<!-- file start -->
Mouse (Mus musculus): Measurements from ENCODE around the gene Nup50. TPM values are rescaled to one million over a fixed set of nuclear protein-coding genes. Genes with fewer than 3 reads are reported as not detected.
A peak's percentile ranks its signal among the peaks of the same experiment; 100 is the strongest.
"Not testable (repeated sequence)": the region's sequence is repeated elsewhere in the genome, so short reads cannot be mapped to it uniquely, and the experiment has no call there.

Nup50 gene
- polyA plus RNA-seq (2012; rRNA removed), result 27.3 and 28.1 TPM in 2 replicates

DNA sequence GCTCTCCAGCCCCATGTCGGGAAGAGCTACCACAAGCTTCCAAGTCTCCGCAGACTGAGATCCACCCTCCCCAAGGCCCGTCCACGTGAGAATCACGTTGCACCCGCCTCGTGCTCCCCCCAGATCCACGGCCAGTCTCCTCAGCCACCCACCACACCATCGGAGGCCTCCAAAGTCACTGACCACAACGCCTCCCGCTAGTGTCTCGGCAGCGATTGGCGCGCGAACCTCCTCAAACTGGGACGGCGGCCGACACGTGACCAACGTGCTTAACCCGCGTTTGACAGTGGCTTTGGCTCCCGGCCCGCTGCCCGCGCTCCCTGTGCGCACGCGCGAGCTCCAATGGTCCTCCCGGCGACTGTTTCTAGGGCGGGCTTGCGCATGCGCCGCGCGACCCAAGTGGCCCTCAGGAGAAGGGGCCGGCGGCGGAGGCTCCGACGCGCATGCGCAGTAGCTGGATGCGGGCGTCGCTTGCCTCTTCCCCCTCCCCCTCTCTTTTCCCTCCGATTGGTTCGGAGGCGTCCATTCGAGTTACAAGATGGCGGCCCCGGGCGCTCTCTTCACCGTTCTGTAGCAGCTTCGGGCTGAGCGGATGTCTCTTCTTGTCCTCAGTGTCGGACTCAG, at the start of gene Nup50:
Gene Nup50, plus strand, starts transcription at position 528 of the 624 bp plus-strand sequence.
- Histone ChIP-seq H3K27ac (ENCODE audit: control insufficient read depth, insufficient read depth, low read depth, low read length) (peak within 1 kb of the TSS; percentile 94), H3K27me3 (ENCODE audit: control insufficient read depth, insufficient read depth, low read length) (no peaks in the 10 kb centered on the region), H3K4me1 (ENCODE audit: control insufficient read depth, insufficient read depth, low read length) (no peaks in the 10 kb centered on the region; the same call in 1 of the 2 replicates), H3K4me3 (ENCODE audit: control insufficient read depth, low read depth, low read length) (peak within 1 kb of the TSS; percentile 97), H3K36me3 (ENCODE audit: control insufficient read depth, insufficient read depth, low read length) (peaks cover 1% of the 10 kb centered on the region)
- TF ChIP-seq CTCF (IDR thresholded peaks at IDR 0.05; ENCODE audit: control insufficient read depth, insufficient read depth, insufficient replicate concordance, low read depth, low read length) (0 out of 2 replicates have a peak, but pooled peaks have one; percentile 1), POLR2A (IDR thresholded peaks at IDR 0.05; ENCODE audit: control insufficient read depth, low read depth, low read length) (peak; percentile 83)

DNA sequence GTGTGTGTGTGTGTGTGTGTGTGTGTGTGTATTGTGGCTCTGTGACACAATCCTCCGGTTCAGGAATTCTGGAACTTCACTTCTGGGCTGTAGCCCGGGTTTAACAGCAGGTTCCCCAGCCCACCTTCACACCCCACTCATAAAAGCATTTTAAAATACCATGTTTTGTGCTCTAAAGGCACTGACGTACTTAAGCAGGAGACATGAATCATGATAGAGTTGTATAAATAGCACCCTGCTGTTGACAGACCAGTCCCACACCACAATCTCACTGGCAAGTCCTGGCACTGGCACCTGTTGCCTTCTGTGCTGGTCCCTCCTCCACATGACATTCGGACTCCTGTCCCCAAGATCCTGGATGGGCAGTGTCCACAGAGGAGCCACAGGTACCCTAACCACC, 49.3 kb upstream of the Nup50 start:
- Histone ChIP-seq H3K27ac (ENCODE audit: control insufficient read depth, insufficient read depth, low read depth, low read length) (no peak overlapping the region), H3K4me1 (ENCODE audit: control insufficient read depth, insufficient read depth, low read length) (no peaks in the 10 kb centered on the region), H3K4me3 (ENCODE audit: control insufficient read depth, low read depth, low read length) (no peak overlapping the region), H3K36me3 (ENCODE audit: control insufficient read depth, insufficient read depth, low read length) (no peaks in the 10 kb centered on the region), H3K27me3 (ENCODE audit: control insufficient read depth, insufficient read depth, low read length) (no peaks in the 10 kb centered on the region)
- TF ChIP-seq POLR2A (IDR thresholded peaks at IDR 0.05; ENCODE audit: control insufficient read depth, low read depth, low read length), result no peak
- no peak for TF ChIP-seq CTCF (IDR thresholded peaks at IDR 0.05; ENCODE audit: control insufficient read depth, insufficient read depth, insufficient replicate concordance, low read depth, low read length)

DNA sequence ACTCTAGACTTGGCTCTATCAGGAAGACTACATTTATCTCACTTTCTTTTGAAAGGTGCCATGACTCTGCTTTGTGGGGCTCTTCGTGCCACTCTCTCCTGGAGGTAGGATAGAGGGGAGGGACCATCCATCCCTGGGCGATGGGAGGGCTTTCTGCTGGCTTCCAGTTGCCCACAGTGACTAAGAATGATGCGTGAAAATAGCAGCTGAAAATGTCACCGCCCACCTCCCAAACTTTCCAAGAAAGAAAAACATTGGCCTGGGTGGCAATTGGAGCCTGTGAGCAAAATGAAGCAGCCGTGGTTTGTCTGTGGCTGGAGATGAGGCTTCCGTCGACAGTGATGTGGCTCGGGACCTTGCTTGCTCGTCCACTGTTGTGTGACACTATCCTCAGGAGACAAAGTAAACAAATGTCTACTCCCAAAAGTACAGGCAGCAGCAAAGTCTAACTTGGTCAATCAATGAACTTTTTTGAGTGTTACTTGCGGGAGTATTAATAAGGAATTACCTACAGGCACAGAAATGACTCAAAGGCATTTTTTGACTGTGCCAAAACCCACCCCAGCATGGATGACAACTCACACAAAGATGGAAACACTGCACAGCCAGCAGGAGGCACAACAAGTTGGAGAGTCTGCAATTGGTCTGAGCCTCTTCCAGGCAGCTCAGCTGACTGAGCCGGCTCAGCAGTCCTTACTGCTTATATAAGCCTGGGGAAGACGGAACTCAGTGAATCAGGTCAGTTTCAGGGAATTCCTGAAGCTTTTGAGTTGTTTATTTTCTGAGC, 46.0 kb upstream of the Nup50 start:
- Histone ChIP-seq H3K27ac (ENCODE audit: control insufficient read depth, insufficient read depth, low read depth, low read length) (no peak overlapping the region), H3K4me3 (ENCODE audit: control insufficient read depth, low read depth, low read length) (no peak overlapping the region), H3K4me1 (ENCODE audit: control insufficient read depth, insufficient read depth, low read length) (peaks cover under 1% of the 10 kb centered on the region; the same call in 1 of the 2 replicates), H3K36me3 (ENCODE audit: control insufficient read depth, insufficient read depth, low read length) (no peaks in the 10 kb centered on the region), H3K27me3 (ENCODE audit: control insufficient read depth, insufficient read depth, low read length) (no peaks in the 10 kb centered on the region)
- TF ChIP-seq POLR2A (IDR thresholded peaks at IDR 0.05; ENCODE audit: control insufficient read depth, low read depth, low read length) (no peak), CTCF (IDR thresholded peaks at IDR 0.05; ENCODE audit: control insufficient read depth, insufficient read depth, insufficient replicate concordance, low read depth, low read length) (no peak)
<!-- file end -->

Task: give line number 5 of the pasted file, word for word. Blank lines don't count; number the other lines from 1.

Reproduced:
- polyA plus RNA-seq (2012; rRNA removed), result 27.3 and 28.1 TPM in 2 replicates